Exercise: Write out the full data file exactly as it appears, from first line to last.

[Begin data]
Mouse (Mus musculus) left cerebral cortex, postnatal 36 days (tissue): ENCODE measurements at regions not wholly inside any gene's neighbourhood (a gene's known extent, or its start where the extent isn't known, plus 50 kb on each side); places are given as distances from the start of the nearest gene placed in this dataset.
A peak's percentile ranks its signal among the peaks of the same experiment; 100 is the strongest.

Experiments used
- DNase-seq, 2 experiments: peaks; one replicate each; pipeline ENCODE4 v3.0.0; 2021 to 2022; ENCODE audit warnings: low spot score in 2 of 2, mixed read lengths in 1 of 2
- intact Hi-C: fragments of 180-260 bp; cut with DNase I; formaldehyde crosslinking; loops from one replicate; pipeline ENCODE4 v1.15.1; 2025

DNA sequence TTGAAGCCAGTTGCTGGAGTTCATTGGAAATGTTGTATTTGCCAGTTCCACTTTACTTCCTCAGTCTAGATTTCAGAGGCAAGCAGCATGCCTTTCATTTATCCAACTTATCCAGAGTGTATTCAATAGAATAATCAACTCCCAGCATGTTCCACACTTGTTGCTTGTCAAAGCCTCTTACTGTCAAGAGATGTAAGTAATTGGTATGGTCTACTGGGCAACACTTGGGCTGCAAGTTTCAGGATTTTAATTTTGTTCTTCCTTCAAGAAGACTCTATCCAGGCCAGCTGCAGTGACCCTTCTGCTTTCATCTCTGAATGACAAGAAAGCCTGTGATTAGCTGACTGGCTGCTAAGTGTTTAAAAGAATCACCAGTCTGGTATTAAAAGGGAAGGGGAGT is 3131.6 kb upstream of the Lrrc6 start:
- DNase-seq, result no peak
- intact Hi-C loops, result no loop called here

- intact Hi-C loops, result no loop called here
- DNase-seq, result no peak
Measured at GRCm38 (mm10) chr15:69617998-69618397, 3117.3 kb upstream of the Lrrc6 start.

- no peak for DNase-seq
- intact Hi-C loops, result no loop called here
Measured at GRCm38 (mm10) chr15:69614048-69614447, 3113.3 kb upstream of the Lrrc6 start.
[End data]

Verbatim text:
Mouse (Mus musculus) left cerebral cortex, postnatal 36 days (tissue): ENCODE measurements at regions not wholly inside any gene's neighbourhood (a gene's known extent, or its start where the extent isn't known, plus 50 kb on each side); places are given as distances from the start of the nearest gene placed in this dataset.
A peak's percentile ranks its signal among the peaks of the same experiment; 100 is the strongest.

Experiments used
- DNase-seq, 2 experiments: peaks; one replicate each; pipeline ENCODE4 v3.0.0; 2021 to 2022; ENCODE audit warnings: low spot score in 2 of 2, mixed read lengths in 1 of 2
- intact Hi-C: fragments of 180-260 bp; cut with DNase I; formaldehyde crosslinking; loops from one replicate; pipeline ENCODE4 v1.15.1; 2025

DNA sequence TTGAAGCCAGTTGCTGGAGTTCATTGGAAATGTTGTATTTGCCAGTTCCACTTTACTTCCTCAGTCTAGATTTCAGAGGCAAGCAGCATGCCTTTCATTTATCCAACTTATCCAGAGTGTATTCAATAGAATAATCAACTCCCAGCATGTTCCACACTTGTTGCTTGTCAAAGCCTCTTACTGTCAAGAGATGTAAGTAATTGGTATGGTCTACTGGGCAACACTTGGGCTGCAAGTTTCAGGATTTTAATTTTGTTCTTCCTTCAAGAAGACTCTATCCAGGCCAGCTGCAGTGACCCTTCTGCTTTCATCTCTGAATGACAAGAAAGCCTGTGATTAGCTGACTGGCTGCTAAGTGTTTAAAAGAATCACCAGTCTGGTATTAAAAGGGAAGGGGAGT is 3131.6 kb upstream of the Lrrc6 start:
- DNase-seq, result no peak
- intact Hi-C loops, result no loop called here

- intact Hi-C loops, result no loop called here
- DNase-seq, result no peak
Measured at GRCm38 (mm10) chr15:69617998-69618397, 3117.3 kb upstream of the Lrrc6 start.

- no peak for DNase-seq
- intact Hi-C loops, result no loop called here
Measured at GRCm38 (mm10) chr15:69614048-69614447, 3113.3 kb upstream of the Lrrc6 start.